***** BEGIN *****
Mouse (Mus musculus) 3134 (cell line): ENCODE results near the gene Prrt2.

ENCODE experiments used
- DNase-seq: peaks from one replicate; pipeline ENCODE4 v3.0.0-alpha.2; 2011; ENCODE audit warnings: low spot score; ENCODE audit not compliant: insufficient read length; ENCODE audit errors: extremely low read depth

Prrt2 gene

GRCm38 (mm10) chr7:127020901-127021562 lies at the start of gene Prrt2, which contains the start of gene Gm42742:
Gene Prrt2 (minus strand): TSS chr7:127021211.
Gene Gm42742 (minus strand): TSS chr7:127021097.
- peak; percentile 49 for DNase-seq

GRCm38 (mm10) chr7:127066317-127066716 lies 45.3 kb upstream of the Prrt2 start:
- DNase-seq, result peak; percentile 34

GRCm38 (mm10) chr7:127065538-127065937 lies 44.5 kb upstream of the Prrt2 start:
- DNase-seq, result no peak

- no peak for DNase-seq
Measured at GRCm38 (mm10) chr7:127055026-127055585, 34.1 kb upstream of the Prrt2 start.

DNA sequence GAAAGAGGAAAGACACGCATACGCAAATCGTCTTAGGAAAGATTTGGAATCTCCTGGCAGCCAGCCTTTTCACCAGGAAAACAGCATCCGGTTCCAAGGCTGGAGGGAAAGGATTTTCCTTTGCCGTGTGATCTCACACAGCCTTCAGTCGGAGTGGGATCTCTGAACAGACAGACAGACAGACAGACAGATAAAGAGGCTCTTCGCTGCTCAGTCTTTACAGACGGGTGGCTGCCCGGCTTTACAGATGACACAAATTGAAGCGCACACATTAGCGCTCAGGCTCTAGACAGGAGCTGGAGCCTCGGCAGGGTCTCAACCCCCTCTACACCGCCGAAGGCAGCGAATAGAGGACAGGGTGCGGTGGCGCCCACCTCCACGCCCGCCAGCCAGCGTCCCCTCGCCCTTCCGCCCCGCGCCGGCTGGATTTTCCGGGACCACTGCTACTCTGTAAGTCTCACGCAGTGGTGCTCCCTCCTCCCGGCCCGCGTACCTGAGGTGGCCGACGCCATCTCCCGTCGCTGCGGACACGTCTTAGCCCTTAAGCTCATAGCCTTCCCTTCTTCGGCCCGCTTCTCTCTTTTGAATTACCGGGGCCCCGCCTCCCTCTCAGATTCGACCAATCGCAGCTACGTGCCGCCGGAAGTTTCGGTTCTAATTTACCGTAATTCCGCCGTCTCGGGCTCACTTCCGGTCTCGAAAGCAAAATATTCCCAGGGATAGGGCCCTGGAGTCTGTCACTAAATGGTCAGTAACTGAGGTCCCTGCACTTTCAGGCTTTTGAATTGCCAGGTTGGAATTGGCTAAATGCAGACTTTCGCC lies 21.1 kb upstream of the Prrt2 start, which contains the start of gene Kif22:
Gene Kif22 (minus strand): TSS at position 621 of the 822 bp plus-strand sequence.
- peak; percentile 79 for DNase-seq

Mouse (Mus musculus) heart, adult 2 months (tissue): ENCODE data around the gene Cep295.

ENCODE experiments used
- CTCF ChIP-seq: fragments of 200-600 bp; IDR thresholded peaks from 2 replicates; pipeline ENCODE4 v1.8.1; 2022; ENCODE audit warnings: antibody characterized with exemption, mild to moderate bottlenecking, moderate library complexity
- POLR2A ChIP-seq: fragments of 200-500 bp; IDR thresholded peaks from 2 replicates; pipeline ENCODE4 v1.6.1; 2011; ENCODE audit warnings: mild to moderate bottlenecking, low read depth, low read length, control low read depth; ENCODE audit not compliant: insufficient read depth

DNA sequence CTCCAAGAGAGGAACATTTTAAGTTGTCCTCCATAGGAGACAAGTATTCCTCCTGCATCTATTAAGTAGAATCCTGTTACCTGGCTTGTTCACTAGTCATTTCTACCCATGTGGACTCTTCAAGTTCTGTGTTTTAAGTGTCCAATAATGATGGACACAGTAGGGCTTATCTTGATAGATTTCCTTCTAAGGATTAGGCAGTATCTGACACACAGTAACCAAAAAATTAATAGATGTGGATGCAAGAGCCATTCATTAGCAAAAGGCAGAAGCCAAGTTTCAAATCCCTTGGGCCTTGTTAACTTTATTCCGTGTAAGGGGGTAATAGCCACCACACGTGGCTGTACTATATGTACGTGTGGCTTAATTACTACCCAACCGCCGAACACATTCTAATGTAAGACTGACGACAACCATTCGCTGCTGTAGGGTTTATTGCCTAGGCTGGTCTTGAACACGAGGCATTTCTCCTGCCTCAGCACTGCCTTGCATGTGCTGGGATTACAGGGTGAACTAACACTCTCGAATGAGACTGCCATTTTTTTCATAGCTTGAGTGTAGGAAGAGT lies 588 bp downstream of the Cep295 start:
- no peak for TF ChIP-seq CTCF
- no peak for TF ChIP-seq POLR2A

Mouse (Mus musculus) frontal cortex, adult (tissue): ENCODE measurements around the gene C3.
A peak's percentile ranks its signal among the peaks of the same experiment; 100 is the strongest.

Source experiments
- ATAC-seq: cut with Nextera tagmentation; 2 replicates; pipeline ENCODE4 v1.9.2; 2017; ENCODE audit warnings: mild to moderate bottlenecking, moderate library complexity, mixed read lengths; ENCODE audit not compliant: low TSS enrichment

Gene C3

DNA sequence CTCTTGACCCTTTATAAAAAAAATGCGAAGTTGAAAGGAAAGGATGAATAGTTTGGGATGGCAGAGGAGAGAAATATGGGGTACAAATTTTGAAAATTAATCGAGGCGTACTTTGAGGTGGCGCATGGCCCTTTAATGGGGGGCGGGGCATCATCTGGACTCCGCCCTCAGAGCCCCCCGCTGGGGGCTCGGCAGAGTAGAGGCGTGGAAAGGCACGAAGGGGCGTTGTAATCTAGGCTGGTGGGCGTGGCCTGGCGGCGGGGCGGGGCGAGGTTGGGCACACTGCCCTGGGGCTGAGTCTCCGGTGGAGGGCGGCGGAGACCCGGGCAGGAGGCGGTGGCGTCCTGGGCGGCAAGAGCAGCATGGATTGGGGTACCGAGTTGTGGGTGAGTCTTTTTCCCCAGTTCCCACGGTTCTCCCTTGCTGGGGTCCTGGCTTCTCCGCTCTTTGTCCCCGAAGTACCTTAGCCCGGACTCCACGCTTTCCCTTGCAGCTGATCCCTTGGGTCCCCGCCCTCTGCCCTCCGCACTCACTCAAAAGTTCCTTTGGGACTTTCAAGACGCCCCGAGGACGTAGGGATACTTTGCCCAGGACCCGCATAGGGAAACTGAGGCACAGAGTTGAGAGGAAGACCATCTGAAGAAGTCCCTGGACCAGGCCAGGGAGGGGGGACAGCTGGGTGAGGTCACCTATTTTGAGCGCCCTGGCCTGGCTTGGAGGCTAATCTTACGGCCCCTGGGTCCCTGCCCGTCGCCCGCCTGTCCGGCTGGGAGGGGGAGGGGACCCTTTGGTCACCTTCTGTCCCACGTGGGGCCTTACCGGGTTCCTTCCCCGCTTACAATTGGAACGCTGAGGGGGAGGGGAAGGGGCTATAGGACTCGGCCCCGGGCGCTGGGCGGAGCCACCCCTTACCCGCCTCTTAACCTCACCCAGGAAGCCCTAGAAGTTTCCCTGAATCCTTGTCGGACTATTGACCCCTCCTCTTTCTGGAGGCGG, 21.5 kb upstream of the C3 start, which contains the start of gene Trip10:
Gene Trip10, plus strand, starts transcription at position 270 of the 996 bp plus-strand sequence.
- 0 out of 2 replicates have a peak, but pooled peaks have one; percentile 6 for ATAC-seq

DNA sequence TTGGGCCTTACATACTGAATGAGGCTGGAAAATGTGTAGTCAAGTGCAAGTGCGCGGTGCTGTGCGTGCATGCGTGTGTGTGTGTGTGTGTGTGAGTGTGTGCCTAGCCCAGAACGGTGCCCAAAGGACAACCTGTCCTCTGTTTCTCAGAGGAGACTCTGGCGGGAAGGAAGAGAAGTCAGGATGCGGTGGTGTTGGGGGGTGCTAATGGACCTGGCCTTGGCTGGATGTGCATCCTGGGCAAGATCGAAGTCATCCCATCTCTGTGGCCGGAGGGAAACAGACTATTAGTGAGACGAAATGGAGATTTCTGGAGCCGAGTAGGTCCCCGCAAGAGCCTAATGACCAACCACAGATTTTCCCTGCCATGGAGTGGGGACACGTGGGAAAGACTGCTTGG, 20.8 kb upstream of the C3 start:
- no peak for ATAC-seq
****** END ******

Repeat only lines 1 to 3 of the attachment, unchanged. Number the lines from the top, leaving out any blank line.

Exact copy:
Mouse (Mus musculus) 3134 (cell line): ENCODE results near the gene Prrt2.

ENCODE experiments used
- DNase-seq: peaks from one replicate; pipeline ENCODE4 v3.0.0-alpha.2; 2011; ENCODE audit warnings: low spot score; ENCODE audit not compliant: insufficient read length; ENCODE audit errors: extremely low read depth